A Surfeit of Sweets

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The New York Sun

What if New York’s struggling dancers and choreographers could be released from their money worries, their odd jobs, their long commutes from their cheap apartments to their cheap rehearsal spaces? What if they could be paid year-round salaries, given health insurance, and plunked down in a pristine rehearsal studio with plenty of time to focus only on creating dances, as their European counterparts can?

Those “what ifs” were answered to some degree with the founding of Cedar Lake in 2003 by billionaire Wal-Mart heiress Nancy Walton Laurie. On Monday night, a more than usually chic crowd turned out to see the latest results of this unusual experiment. The occasion was the full company premiere of “Hammer,” a piece by Benoit-Swan Pouffer, the earnest young Parisian (and former Alvin Ailey dancer) who took over as the company’s artistic director last year.

Mr. Pouffer’s theme, broadcast both in an opening projection of text and in the program notes, was a notion of “challenging life with a hammer.” This was inspired, in part, by a youthful reading of Nietzsche’s “Twilight of the Idols.” The lights dimmed, and out came the hammer: A lone woman whacked it against the floor. She was joined by a matched set of girls in Ann Taylor-like dresses and boys in button-down shirts and slacks, who danced with a raw athleticism that belied their formal clothes.

This was the best part of “Hammer” – a full 15 minutes of energetic unison dancing, confined in the space delineated by a series of black planks spread out over the white flooring. (During solos or small ensembles, the extra dancers sat quietly together in a corner.) There were interestingly tangled dance holds and lifts that propelled the girls explosively into the air.

Cedar Lake’s dancers are an athletic bunch, and the opening’s fast, high-energy dancing suited their style – ballettrained, but with the ballet edges rubbed off.The shadowy figures projected on the back wall might have been the dancers’ own shadows – except that they didn’t quite synch up with the live motion.The effect was eerie in conjunction with Stefano Zazzera’s score – an industrial hum layered with sounds of dripping pipes and fluorescent lights sputtering.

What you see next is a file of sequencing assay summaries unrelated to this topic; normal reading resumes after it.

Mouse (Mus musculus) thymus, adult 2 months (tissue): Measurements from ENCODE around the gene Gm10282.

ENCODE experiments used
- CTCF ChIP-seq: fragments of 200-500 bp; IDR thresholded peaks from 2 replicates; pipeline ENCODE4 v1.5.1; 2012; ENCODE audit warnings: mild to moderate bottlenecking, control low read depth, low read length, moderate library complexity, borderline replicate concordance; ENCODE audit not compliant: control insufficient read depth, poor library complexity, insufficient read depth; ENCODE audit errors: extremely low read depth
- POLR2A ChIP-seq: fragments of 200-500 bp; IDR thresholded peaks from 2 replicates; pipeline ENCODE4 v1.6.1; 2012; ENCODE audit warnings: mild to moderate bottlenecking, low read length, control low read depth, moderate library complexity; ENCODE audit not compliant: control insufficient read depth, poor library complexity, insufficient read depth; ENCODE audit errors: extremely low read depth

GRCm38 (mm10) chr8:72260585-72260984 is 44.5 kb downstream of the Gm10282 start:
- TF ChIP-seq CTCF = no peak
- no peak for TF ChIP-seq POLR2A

Meanwhile, over in the white reaches of the stage beyond the black boardwalk, supine creatures in neutral leotards performed odd-looking calisthenics.These creatures were apparently out in the wild, while the preppies in jazz shoes traipsed around on black boards that indicated civilization. As the section closed, the civilized folks kicked off their shoes, lost the boards, and slipped onto the bare white floor.

Here the dance made an abrupt turn, chucking its Nietzschean-industrial aesthetic in favor of pure kitsch.The white space, a floor, and a back wall curved like a skateboarding halfpipe allowing the dancers to dash up the wall. From a square opening near the top of the wall, dancers sometimes dropped onto the stage. But mainly the wall and floor were used as a canvas for an endless stream of video projections by Adam Larsen.

The video projections – and the accompanying dances – had all the subtlety of a hammer. First there was a green gloom,in which dancers in chiffon dresses inched backward on pointe. Next, inexplicably, a group of girls sashayed out in short black wigs and poofy party dresses, surrounding a game show host with sequined lapels. It was a campy number that segued into a buffoonish video sequence: a faux series of jokey infomercials for hammers.

The digressions continued: Pac-Man screens, a girl with a balloons tied around her body, sharks cruising over the back wall, dancers drawing on the wall with chalk. Some of it was pleasantly whimsical,but none of it had anything to do with those first, potent 15 minutes. Mr. Pouffer bounded from one multimedia effect to another like a kid in a candy store – with the same result: a surfeit of sweets.

Though Mr. Pouffer leads one of the best-funded dance companies in America, he is a young and relatively inexperienced choreographer. He showed his greenness in “Hammer” – with its lack of sustained theme and structure, its eagerness to score with the broad joke, its mania for all things multi-media. At the end of “Hammer,” a girl comes out with the hammer and weakly taps a few balloons, which give off a couple of lame pops. Like Mr. Pouffer in “Hammer,” she’s got plenty of force on her side; if only she would let loose and use it.

Until June 4 (547 West 26th Street, Tenth and Eleventh Avenues, 212-244-0015).

The New York Sun

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